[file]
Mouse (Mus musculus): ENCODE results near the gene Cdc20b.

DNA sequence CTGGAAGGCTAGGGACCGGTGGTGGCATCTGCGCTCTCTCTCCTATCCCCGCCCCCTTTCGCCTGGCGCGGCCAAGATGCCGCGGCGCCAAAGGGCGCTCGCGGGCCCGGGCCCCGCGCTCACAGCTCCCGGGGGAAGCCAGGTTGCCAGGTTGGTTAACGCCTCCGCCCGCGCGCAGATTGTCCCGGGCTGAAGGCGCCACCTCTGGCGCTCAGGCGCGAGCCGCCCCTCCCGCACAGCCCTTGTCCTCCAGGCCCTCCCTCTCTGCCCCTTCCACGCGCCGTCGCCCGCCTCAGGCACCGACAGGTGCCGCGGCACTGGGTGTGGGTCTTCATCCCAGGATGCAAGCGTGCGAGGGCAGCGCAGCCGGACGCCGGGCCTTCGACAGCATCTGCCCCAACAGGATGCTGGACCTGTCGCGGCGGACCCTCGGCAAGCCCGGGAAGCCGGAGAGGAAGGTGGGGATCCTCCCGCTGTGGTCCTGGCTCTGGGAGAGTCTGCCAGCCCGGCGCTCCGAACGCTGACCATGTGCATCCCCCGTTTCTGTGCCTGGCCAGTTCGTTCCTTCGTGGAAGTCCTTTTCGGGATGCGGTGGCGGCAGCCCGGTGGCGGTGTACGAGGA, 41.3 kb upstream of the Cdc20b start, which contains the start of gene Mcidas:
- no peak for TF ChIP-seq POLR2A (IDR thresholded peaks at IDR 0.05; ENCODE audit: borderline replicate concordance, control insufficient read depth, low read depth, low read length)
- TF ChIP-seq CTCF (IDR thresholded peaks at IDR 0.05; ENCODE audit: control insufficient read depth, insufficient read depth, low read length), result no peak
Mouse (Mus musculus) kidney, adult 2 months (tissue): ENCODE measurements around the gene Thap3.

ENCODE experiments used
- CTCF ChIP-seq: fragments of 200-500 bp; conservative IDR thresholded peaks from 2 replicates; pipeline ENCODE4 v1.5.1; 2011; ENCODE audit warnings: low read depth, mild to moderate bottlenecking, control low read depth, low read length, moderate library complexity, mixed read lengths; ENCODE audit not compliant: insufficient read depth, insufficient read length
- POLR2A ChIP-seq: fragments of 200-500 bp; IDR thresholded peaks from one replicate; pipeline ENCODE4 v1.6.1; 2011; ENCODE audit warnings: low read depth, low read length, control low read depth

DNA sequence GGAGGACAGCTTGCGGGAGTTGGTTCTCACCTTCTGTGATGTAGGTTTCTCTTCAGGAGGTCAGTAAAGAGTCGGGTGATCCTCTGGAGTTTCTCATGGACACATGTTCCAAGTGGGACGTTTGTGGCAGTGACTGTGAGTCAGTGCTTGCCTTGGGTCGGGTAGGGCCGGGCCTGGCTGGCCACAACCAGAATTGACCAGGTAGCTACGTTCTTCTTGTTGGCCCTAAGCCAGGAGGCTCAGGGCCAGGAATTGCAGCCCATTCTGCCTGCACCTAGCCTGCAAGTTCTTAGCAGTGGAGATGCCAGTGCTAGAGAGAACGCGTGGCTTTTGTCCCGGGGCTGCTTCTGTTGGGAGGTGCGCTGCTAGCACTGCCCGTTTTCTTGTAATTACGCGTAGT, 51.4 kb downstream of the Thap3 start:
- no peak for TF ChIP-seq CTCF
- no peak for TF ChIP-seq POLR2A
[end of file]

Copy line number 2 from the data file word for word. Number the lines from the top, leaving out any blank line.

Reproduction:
DNA sequence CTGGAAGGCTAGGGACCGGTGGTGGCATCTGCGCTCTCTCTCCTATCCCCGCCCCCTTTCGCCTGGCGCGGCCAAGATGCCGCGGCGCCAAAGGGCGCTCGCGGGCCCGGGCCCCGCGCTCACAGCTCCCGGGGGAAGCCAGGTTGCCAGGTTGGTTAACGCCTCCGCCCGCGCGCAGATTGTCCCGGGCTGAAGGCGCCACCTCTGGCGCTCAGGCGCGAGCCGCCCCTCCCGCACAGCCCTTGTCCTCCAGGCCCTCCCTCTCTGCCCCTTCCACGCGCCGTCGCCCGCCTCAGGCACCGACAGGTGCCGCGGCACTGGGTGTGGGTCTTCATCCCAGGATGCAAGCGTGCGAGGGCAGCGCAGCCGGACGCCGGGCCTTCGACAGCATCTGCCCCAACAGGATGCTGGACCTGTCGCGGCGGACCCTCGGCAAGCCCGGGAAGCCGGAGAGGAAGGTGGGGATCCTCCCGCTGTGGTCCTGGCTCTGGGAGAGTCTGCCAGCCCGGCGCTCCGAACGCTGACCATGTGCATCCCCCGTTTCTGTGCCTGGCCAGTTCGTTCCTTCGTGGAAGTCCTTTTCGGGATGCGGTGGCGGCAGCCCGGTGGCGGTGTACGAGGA, 41.3 kb upstream of the Cdc20b start, which contains the start of gene Mcidas: